We had a mix of PVP & PVE, but the players gravitated more toward the PVE.

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I also maintained a leaderboard with win/loss totals for everyone who participated as well as tracking their fame/reputation.

I didn't have much of any IC content outside of the matches, but I wanted a continuity for the characters so I organized the matches into a "season" (which ended up being way too long and ambitious, we never made it the full 16 matches). I wouldn't, as GM, focus on sundering, but if any equipment was destroyed in one match it wouldn't magically return the next one. Player death was something to consider too. I gave players an option with each match. They could pick from three lethality modes depending on what kind of risk/reward they could stomach (most people went for the namby-pamby, marshmallow combat).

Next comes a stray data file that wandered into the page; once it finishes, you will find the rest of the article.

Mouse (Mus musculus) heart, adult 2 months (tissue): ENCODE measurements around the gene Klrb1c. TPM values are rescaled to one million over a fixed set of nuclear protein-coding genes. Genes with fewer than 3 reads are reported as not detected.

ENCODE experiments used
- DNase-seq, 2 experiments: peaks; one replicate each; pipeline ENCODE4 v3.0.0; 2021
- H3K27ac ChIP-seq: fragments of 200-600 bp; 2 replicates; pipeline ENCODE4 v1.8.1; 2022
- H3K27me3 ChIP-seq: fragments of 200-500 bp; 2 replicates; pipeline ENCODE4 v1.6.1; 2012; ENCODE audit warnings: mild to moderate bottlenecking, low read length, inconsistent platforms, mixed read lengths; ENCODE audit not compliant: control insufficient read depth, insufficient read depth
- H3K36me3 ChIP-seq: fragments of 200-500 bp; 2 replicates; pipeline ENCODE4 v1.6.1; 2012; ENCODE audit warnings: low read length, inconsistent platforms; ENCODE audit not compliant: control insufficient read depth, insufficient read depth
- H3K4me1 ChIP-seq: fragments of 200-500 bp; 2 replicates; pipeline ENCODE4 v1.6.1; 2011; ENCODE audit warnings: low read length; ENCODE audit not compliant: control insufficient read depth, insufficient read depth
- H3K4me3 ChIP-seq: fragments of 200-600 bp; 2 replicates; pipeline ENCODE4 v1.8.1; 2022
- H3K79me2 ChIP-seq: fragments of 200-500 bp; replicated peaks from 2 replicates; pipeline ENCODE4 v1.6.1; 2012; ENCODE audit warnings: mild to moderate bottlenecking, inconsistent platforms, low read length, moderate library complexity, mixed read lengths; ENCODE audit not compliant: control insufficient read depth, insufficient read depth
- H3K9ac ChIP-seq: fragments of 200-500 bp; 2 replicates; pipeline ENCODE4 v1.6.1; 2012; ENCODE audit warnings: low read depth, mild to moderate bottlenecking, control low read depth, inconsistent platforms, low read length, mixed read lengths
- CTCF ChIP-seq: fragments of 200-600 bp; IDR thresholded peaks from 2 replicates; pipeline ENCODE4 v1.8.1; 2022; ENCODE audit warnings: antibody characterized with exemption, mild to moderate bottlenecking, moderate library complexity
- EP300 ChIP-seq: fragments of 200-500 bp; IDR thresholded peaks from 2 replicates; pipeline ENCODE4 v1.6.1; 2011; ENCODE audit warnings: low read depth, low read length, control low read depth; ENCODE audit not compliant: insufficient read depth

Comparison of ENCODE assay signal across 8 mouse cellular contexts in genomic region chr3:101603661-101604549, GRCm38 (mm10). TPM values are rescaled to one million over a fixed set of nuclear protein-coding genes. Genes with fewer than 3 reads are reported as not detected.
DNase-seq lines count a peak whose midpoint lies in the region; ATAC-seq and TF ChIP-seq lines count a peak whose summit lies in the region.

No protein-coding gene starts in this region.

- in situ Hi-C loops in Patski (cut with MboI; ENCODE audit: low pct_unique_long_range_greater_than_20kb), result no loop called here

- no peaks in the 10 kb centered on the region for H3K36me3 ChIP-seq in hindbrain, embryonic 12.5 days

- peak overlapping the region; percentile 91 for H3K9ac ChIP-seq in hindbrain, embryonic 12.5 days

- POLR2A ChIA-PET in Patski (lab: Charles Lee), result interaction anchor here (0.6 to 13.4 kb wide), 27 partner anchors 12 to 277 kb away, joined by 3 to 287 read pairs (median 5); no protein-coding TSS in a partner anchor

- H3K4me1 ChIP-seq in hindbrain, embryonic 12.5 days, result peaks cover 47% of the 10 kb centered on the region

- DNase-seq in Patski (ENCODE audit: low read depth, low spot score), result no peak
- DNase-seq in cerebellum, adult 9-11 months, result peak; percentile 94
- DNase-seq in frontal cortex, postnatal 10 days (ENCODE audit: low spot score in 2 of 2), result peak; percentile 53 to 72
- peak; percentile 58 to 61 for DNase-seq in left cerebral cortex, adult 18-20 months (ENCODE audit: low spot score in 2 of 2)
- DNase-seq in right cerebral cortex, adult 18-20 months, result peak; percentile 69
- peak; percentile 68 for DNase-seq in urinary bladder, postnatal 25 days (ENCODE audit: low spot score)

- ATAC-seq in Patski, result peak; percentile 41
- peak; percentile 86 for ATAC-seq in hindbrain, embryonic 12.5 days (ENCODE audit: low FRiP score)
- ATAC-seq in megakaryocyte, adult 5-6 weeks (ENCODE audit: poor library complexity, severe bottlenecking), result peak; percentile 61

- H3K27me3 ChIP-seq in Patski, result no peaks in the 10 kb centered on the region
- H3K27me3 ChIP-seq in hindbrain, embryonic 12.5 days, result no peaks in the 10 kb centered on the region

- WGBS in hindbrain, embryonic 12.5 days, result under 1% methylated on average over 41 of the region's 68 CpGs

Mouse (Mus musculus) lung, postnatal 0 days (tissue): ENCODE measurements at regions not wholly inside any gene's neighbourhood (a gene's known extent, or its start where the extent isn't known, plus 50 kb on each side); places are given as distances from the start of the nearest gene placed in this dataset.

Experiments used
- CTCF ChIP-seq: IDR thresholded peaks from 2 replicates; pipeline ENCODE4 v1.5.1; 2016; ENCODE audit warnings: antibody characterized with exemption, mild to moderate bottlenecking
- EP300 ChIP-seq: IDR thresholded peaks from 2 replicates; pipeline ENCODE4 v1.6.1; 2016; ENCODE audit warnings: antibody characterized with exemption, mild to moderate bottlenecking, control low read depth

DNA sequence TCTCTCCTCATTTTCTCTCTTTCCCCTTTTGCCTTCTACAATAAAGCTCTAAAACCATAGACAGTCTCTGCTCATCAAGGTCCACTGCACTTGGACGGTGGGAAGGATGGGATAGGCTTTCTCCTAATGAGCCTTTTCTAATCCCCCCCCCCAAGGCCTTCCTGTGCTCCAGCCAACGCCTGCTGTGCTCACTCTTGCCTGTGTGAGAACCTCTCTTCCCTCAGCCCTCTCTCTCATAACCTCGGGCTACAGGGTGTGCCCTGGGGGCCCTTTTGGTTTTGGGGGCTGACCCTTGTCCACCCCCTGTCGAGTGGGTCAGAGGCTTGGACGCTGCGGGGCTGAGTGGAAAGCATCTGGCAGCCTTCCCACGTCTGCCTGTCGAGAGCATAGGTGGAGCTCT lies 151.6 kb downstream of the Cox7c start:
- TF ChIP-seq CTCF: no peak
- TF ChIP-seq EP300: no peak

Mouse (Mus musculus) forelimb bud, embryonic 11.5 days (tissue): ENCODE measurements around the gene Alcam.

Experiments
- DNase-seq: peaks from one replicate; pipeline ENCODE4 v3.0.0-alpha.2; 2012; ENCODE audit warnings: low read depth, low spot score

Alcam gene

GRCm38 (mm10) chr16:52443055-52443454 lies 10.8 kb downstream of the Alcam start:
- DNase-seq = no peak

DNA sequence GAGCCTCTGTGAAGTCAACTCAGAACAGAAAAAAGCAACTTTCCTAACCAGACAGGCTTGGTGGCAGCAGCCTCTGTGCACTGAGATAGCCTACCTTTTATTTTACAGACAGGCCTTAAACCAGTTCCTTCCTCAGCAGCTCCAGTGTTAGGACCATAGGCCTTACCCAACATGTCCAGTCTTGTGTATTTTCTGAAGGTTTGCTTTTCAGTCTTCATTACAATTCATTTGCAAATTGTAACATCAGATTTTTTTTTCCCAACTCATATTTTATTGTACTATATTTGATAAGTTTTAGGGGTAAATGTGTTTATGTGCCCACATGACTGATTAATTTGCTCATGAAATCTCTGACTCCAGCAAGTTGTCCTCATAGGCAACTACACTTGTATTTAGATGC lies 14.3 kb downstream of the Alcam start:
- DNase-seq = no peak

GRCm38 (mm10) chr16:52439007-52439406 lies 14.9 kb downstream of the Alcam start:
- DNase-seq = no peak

I had a schedule in the game world where matches were always on Saturdays, Sunday was a mandatory rest day, and the other 5 days they could spend doing Downtime Activities. Since they weren't instantly healed after the battle, the players had to balance different downtime activities vs. their needs to heal up (obviously those with wands or spells had less of a problem). They could get discounts on new gear, bonuses for the upcoming match, and more. This was one of my favorite inventions (as a GM) in the game.